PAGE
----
Living as a Disciple of the Risen Christ Through a Recommitment to Baptismal Vows

Kenneth Himes, OFM HNPNow

Kenneth Himes, OFM

by Kenneth Himes, OFM

My early memories of Lent, perhaps as for many of us, are that it was a season to give up something I liked – candy, ice cream, a favorite TV show. Then somewhere along the way, I learned that it was not about giving up, but giving to – Catholic Relief Services (CRS) used to send out “rice bowls” – cardboard that could be folded to resemble a bowl that one filled with spare change for six weeks and sent back to CRS after Lent. Or there were service projects during Lent – visiting a soup kitchen, working at a food pantry, doing errands for shut-ins, or visiting a nursing home.

Those days of “giving up” or “giving to” served a purpose no doubt; but somehow, it all seemed a bit removed from Easter. Especially when I was told that Lent is a time of preparation. That is a line I’ve heard for decades – and a line I have also spoken myself many times.

But preparation for what? Well, Easter, of course. But what does that mean? Prepare for Easter… by doing what? How does one prepare to celebrate the resurrection of Jesus? Certainly, it was good for Jesus to be resurrected. But what should I do to prepare for his resurrection? Hmmm. Maybe Lent is not about preparing for the celebration of Jesus’ resurrection. It is about preparing, but not for what happened to Jesus. Instead, Lent might be about preparing for what should happen to me.

What is it that we do at Easter, that we don’t do on any other Sunday in the liturgical calendar? What happens at Mass on Easter Sunday that does not occur on other Sundays of the year? Obviously, not participation in the Eucharist, nor singing hymns, or hearing the Gospel proclaimed. That happens every week. So what is distinctive about the Easter liturgy? Well, to my knowledge, and the liturgically-minded in our fraternity can correct me (as they often have), it is only at Easter that we publicly renew our baptismal vows.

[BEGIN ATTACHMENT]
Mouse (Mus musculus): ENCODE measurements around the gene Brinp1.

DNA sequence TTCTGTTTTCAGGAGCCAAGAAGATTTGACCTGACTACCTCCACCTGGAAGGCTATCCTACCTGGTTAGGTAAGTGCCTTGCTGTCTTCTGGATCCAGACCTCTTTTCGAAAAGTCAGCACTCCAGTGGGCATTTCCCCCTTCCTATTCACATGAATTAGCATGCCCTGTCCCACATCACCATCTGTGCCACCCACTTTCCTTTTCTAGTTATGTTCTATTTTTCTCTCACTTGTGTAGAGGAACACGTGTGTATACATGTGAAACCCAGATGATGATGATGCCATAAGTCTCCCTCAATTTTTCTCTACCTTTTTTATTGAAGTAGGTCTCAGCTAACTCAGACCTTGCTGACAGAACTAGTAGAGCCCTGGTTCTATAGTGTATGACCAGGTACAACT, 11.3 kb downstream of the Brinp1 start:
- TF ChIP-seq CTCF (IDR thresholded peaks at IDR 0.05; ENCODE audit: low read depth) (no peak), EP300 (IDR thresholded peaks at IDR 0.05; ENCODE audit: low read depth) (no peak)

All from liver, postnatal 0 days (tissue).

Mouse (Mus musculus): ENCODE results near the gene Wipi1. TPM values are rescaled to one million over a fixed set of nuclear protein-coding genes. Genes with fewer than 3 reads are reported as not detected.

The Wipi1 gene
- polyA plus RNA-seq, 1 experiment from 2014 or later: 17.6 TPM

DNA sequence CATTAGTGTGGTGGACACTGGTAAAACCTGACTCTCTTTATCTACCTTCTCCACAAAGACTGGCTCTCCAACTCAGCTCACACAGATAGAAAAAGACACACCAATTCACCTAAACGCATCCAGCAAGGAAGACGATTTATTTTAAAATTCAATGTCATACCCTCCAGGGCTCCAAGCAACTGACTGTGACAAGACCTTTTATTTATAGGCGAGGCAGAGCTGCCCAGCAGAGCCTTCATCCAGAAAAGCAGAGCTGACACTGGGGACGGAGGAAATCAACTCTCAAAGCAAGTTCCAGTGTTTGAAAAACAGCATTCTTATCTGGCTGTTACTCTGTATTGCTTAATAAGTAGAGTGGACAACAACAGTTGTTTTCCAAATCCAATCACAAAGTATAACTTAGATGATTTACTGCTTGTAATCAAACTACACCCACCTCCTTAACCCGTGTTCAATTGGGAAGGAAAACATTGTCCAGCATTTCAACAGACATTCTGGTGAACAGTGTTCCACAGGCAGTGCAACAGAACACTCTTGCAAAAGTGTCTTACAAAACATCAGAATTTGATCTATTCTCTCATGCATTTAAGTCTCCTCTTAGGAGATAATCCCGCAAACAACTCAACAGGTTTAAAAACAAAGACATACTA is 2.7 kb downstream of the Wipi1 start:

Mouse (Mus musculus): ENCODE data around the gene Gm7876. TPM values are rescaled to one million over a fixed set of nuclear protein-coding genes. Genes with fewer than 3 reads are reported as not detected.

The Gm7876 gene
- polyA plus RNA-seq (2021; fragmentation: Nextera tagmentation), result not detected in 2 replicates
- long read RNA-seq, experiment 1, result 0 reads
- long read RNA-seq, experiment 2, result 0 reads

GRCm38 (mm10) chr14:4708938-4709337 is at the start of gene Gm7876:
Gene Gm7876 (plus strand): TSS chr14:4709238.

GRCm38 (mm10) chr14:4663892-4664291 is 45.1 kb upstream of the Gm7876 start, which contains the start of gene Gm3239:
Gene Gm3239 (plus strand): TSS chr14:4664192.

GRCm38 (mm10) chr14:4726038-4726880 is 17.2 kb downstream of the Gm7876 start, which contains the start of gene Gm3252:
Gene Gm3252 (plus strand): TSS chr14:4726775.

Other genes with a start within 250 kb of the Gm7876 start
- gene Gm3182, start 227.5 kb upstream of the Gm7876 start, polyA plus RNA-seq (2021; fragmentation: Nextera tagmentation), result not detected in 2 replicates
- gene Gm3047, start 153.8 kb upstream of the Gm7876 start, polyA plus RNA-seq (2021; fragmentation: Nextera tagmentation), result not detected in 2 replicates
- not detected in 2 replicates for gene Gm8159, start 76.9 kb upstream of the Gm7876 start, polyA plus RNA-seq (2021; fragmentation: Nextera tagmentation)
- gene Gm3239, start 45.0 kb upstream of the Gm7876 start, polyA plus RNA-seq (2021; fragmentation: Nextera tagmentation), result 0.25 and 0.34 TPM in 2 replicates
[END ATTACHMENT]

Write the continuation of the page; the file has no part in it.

The whole point of Lent, it seems to me, is that from Ash Wednesday to Easter Sunday, we ought to be preparing to do something that, too often, is done in a slapdash and hasty manner at our Easter Masses: to recommit ourselves to the vows of our baptism. I say this as one who is something of a “low church” Catholic, but it is a moment in our Easter liturgies that ought to get more attention, and for which we ought to better prepare.

Lent is not something to endure, to get through, on your way to Easter. The point is not merely to persevere (as I thought as a child), but to be faithful, to become more of a disciple than the last time I renewed my baptismal vows of identity as a follower of the Lord.

At this stage in my life, I am deeply aware of how many times I have said words without real conviction. I speak words too glibly, without practices that express my beliefs. Lent is a time for me to practice speaking what I truly mean, so that on Easter Sunday, I can renew my baptismal vows and really live as a disciple of the Risen Christ.